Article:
Enteral administration of alanyl-[2-(15)N]glutamine contributes more to the de novo synthesis of arginine than does intravenous infusion of the dipeptide in humans.Am J Clin Nutr 2009; 90(1):95-105AJ
We previously confirmed in humans the existence of a pathway of glutamine into citrulline and arginine, which is preferentially stimulated by luminally provided glutamine. However, because glutamine is unstable, we tested this pathway with a stable dipeptide of glutamine.
The objectives were to explore whether alanyl-glutamine contributes to the synthesis of arginine in humans and whether this depends on the route of administration.
The study was conducted under postabsorptive conditions during surgery. Sixteen patients received alanyl-[2-(15)N]glutamine enterally or intravenously together with intravenously administered stable-isotope tracers of citrulline and arginine. Blood was collected from an artery, the portal vein, a hepatic vein, and the right renal vein. Arterial and venous enrichments and (tracer) net balances of alanyl-glutamine and glutamine, citrulline, and arginine across the portal-drained viscera, liver, and kidneys were determined. Parametric tests were used to test results (mean +/- SEM). P < 0.05 was considered significant.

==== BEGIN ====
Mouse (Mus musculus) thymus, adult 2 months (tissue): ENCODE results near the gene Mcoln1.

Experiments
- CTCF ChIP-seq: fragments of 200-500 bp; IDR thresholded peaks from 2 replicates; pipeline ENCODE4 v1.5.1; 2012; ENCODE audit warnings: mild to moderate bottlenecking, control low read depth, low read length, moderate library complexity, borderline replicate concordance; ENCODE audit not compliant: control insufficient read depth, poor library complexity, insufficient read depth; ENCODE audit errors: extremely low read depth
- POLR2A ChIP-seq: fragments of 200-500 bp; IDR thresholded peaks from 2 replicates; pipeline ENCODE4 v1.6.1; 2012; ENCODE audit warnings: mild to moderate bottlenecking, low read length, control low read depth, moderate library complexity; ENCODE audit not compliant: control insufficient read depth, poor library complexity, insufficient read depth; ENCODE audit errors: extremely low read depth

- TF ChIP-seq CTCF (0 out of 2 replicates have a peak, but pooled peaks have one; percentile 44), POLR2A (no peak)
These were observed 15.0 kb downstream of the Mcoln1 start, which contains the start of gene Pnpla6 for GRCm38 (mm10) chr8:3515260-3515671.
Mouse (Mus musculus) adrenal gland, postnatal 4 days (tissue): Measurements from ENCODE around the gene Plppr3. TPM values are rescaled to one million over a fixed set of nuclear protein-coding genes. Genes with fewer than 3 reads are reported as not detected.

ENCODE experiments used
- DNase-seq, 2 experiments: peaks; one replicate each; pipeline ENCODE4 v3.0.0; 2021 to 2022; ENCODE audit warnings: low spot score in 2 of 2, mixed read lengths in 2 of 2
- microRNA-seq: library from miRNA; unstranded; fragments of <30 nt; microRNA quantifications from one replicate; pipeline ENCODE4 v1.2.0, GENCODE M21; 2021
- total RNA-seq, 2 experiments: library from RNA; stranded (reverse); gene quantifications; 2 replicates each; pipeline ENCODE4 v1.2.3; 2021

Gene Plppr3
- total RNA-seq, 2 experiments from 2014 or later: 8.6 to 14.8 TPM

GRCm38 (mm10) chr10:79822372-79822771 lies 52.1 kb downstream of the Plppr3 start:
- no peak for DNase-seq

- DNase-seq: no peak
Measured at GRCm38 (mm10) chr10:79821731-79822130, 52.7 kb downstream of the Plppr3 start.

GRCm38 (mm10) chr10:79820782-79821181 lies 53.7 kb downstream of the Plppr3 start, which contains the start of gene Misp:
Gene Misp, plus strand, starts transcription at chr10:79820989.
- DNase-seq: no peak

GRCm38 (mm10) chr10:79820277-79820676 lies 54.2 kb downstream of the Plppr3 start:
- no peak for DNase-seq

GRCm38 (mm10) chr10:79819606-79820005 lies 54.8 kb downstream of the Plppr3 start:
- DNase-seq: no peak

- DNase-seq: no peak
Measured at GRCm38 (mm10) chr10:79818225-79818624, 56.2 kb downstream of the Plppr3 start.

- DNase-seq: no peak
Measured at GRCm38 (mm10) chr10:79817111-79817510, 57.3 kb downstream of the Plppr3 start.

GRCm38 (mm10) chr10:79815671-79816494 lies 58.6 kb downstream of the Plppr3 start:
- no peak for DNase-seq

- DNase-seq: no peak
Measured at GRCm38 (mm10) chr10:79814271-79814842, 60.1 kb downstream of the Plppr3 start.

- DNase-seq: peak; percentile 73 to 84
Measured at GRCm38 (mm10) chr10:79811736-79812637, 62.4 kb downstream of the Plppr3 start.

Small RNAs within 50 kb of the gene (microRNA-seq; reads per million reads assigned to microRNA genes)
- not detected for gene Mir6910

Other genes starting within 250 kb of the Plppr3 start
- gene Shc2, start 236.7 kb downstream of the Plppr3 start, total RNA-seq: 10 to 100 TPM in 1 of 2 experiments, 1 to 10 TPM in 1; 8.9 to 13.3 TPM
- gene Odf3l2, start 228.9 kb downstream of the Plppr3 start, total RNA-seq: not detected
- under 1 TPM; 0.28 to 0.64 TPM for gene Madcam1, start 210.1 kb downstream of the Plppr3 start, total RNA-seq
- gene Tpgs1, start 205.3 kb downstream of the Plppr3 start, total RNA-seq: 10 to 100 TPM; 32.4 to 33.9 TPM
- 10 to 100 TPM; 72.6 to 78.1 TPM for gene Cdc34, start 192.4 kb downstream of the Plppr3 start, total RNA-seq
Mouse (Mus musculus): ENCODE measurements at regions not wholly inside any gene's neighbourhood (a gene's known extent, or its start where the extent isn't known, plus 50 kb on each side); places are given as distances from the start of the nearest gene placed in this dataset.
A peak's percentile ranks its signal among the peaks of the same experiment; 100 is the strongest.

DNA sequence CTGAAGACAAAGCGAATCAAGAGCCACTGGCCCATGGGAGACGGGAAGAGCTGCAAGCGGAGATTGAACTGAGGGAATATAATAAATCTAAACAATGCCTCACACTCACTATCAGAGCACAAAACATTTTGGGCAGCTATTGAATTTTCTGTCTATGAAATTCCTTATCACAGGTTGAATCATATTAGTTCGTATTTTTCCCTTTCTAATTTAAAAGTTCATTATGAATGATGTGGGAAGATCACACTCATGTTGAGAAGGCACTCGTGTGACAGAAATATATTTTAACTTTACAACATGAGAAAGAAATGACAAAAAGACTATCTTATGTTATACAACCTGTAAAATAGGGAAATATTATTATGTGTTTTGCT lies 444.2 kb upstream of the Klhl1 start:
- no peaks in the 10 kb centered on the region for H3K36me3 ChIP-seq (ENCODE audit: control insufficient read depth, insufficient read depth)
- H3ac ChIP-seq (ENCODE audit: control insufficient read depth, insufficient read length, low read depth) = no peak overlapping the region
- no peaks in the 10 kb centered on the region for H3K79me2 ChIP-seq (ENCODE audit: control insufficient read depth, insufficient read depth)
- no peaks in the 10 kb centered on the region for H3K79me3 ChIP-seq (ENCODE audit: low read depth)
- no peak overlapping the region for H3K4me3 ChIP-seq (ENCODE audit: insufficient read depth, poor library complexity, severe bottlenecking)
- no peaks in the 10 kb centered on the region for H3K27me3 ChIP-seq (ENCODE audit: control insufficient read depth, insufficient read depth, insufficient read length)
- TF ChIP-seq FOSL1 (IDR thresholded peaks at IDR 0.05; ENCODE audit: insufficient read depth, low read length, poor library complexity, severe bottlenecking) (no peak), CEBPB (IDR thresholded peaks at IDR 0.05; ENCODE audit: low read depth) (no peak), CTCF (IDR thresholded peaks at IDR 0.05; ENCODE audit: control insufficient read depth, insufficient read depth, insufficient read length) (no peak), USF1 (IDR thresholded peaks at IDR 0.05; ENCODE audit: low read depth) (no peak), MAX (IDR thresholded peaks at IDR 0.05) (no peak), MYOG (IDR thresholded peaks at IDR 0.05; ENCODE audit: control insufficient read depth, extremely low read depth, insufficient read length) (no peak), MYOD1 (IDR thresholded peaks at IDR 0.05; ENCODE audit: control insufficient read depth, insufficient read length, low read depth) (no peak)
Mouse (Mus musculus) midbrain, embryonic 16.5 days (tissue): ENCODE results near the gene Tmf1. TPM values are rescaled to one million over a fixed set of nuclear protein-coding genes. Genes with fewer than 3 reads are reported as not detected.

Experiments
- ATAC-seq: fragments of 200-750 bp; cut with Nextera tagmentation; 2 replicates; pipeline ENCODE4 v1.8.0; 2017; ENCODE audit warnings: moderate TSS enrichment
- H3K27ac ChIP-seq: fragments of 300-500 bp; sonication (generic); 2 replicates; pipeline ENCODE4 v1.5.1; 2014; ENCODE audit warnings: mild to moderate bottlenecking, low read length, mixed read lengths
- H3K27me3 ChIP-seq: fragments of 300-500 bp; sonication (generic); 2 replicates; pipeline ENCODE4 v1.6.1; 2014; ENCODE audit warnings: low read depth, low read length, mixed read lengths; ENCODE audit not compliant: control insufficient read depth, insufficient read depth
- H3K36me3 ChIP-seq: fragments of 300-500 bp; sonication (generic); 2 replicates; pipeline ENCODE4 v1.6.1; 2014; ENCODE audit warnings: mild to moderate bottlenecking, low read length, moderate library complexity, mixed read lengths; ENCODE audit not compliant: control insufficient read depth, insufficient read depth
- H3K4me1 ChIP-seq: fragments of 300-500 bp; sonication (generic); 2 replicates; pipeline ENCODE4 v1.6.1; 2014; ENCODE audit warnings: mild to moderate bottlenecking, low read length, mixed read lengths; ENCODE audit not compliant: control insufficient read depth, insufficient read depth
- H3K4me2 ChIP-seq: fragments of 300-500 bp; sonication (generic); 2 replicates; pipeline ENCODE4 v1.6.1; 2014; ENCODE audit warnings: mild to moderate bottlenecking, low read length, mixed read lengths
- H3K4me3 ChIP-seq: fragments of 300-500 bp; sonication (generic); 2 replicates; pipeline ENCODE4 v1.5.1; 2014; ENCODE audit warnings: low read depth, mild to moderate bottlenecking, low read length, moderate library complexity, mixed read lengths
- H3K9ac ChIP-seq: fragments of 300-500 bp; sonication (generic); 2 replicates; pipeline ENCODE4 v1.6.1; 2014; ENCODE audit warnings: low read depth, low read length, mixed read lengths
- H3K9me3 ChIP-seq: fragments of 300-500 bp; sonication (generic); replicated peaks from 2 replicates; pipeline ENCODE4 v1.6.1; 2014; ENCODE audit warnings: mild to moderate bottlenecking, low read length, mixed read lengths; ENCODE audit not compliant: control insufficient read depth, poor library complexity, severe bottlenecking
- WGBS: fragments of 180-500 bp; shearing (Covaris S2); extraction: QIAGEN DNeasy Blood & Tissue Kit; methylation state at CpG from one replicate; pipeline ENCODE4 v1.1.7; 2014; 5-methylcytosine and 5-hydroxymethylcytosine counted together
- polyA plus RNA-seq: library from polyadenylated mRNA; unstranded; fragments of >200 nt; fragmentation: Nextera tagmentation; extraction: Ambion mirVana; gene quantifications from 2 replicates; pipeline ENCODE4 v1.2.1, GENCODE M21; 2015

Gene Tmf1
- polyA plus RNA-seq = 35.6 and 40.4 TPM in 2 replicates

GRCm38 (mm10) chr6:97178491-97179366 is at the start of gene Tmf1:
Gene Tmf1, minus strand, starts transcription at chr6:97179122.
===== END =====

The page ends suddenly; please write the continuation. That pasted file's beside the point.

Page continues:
Twice as much exogenous glutamine was used for the synthesis of citrulline when alanyl-glutamine was provided enterally (5.9 +/- 0.6%) than when provided intravenously (2.8 +/- 0.3%) (P < 0.01). Consequently, twice as much exogenous glutamine was used for the synthesis of arginine when alanyl-glutamine was provided enterally (5 +/- 0.7%) than when provided intravenously (2.4 +/- 0.2%) (P < 0.01). However, results at the organ level did not explain the differences due to route of administration.
Alanyl-glutamine contributes to the de novo synthesis of arginine, especially when provided enterally. A stable-isotope study using a therapeutic dose of alanyl-glutamine is needed to investigate the clinical implications of this finding.